Redesign: Its no bull…

Redesign: Its no bull…

Recently in the KASB offices
we discussed what makes school redesign so difficult, and even scary. It can be
a dangerous business and requires a delicate dance of agreeing upon a mission,
establishing clear goals, planning strategies and tactics, teamwork,
adaptability in working toward a common goal. As often is the case with trauma
victims, it caused me to recall a moment from my younger days.  

In the early 1980’s, when my dad decided to become a
gentleman farmer/rancher, the decision was made to make a dramatic change in
breeds of cattle from the pet-like polled Herefords that were the family
tradition, to a more, shall we say, challenging cross between a cow and a
Tasmanian devil — the Brangus Breed.  

For those of you who are unfamiliar with our bovine
buddies, Brangus cattle are the result of taking a docile, pet-like Angus cow,
and crossing her with a fire-breathing, snot-blowing rodeo bull. When you arrive
at an offspring that can jump a five-wire fence flat footed and is mean enough
to chase you into the bed and over the cab of your pickup, you have a
Brangus.
  
A Brangus bull is a magnificent beast to look at and
admire, but a menacing monster to both man and beast. On the Heim farm, we
introduced a particularly fine specimen who was called “The General.” He
couldn’t get along with the other bulls, tormenting them to the point of
exhaustion, so the solution was to put a ring in his nose. Beyonce fans, don’t be confused —
putting a ring in it is way different from putting a ring on it. A bull’s nose
is very sensitive, so the nose ring makes it uncomfortable to brawl with the
other fellas.  
Eventually, reason won the day and the decision was
made to sell The General, but the buyer had a caveat — he wanted the ring
removed. One might say this was our mission, to get this creature as far away
from us as possible. I was not present for the insertion of the nose ring — no
doubt a banner day —  but I was there for the removal, and it was a day
that will forever live in infamy on the little farm on the Smokey River. Three
young men were assigned the task, my brother-in-law Brad, my brother, Woody,
and me. Three goals readily came to mind: Don’t anger our father, remove the
ring, and live through the process. We quickly arrived at strategy, tactics,
and roles.  
Step one was to get The General into a squeeze chute.
A chute that was at least 20 years old and not one of these fancy new ones, but
a wood-slatted creaky thing that I remember trapping my brother in when were
young. It was an ample design for trapping a 5-year-old boy, but not so much
for a 5-year-old bull. We got him in and squeezed him down. Every time he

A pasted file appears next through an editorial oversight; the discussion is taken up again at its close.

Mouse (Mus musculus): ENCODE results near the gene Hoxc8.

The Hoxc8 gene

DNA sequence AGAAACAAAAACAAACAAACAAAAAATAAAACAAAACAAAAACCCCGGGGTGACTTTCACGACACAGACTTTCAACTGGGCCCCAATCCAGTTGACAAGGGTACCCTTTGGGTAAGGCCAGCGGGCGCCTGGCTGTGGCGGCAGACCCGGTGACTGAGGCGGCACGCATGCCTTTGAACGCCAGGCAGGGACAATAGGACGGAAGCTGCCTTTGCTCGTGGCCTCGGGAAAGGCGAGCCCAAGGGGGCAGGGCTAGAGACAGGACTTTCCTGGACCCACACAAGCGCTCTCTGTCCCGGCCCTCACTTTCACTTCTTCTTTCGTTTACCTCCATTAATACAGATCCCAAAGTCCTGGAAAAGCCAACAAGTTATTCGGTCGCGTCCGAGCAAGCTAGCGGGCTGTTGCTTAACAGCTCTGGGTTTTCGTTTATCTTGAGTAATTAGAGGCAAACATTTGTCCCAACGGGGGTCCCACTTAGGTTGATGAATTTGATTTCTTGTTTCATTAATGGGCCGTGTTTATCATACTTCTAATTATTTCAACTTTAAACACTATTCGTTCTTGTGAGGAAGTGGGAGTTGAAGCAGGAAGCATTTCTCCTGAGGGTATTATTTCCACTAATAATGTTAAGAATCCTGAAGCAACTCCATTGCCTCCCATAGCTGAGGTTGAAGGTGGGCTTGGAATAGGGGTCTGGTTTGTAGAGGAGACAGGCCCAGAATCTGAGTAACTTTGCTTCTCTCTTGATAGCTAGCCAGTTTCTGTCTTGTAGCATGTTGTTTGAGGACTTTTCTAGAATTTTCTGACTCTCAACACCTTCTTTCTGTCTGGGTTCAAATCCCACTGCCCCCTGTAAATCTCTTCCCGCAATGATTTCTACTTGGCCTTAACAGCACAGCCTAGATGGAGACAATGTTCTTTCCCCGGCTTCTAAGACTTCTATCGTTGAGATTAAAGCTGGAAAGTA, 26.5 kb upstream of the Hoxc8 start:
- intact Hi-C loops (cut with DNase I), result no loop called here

inhaled it sounded like the slats would explode with his next breath. Every
time he exhaled I swear you could see fire in his nostrils. Adaptability and
teamwork came when we saw that flimsy chute trying to contain that big angry
beast.  
My brother-in-law is a master with tools and metal, so
he was assigned the screwdriver. My brother is quick-witted, so he was assigned
the gate to the barn exit and encouragement duties.  
I have few skills at all, so my job was to stand at
the barn door and if the other two came running out, roll the door shut before
the bull made it to the opening. Roles were assigned, and teamwork
ensued.  
The ring was brass and had a small brass screw holding
it together. Brass is a soft metal, and an angry 2,000-pound monster is an
unwilling accomplice, even in a squeeze chute. The screw head was quickly
stripped. Again, time to adapt in the middle of the plan. As with any plan, one
doesn’t always have the necessary resources at hand when handling a dangerous
problem, and problem-solving skills are imperative.  
Bolt cutters would have been a great option, but what
we had was a hack saw. The team roles were re-assessed and a round robin
ensued. Saw as hard and fast as you can without nipping the beast’s nose, then
hand the saw off, and rotate to the other two duties. My best and last
recollection is that men and beast were covered in blood and snot when my
brother-in-law mumbled something under his breath about how worthless his new
brothers were, grabbed the saw a final time, and willed that saw through that
ring in about three strokes. Mission accomplished, goals achieved, strategies,
tactics, and roles a success!  
School redesign isn’t as dramatic, nor physically
dangerous as what we went through. Making changes to schools is a harrowing
business nonetheless. Instead of a large snarling beast, boards and
superintendents work through a system that has evolved over 100 years to do a
great job with a lot of students. To achieve the mission of all students
learning, one must remove the parts that don’t work, while retaining the parts
that do. It is not as clear cut as the bull and the ring, but the system can be
just as angry about the process.  
Be deliberate in your process, bring the bull along
gently, have the courage to make the changes needed, and everyone will be
better off. But don’t be surprised if you get a little blood and snot on you
along the way.  
(Disclaimer: My description of the Brangus Breed is an
obvious exaggeration intended mostly to give my dad a hard time. Mostly.)